Have you ever had the feeling that your goals often seem far from fulfilling or even impossible to achieve? If the answer is 'yes' then this summary of the book "Mini Habits" is made for you!
This feeling overwhelms our motivation causing us to give up our dreams and goals during life. After all, if we don't believe it, there's no reason to move on, is it?
Well, Stephen Guise shows us that ignorance about how our brains work may be resulting in the wrong and nonfunctional strategies.
Want to know how? So get ready to reshape your strategies and realize
your goals by reading this summary!
"Mini Habits" (2013) features simple, easy-to-maintain daily habits that gradually move you toward achieving your goals.
In this work, in 145 pages divided into 7 parts, Stephen Guise introduces you to the role of motivation and willpower, through small gestures that bring you out of inertia.
The book was considered the number one self-help in the US, Canada, and South Korea.
Stephen Guise is author, researcher and founder of Deep Existence. He graduated in finance in 2010 and specializes in habit formation and is the author of the number one self-help books in the US, Canada and South Korea.
People who believe they are unable or even guilty for failing to bring about lasting change in their lives.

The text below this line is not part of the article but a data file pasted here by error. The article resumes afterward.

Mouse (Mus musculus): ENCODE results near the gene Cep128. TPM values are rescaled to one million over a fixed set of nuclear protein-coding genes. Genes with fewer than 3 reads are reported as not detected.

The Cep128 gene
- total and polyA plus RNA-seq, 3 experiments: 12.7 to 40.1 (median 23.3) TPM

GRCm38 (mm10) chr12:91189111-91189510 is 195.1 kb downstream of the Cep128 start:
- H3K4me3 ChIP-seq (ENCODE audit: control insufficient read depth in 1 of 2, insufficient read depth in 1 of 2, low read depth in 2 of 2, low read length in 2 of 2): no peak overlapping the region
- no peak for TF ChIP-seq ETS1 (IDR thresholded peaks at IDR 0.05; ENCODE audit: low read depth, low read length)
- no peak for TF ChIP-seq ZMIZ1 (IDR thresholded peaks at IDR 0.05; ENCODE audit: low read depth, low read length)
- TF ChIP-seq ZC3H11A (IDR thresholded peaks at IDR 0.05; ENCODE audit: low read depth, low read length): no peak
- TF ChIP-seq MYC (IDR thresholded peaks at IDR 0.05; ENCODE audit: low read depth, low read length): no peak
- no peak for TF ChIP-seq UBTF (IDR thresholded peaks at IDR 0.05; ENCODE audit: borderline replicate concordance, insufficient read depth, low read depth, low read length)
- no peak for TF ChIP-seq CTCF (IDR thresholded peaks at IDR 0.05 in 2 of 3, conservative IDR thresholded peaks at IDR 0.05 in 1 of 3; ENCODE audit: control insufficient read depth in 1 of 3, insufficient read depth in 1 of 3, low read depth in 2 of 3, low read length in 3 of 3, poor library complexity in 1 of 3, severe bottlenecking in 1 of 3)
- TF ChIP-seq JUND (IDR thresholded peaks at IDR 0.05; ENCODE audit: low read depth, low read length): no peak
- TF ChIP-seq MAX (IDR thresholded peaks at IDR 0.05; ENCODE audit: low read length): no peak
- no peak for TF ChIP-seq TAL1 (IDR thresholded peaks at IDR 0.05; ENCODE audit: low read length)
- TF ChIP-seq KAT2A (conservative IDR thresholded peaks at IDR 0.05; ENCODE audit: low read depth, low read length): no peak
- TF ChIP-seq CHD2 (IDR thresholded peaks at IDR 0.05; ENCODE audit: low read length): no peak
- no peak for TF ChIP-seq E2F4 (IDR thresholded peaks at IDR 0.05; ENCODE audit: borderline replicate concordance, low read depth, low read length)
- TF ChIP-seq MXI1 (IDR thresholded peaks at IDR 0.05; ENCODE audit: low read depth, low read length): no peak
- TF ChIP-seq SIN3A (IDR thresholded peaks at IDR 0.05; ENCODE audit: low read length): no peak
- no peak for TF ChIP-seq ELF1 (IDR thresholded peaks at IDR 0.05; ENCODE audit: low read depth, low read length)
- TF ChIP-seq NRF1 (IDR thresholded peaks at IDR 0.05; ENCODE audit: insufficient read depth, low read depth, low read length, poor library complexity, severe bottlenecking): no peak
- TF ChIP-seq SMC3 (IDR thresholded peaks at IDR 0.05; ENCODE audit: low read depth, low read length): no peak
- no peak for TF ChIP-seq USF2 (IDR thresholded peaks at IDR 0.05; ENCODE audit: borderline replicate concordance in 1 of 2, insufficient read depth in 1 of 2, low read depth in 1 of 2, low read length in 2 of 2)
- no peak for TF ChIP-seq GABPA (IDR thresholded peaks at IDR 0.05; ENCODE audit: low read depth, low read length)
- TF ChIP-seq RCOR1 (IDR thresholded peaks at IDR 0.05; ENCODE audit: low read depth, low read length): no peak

Procrastinators, fearful and lazy can also enjoy this text.
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According to Stephen Guise, doing little every day is infinitely better than doing too much just a few days, because daily actions become habits acquired and useful for life. When we acquire healthy habits in crucial areas of our lives, we are likely to be engaged in others as well.
According to Stephen, habits automate our brain (and he loves it). This explains why when we develop healthy habits everything gets easier.
In this part of "Mini Habits", the author divides the brain into two parts: the conscious and the unconscious part. It explains how brain functioning acts on our behaviors.
The conscious part, composed of the prefrontal cortex, is how the brain deals with life situations, demands effort and energy but is important for administering automatisms and intervening when necessary.
The unconscious part, composed of the base nuclei, is effective, agile, detect patterns, and is responsible for the formation of habits. After all, if we had to weigh our decisions every moment, it would be extremely exhausting.
Finally, the author states that willpower and motivation are necessary elements only until habits have not been formed.
Many people spend a lifetime trying to motivate themselves to do something and become frustrated because they see it as a strategy rather than as a bonus.
Adopting motivation as the main strategy for forming a habit is not the best alternative, as there are countless factors that affect motivation and all that the essence is emotionally based. This makes you vulnerable to failure.
The lower the motivation, the greater willpower required to maintain the desired behavior for a long time. Consequently, it becomes unlikely to form such a habit.
The author states that lack of motivation after a while is both natural and positive, as it is a sign that behavioral command is being transferred to the core, making them more automated and reliable.
Willpower, unlike motivation, is reliable, can be strengthened, and like habits fit into schedules.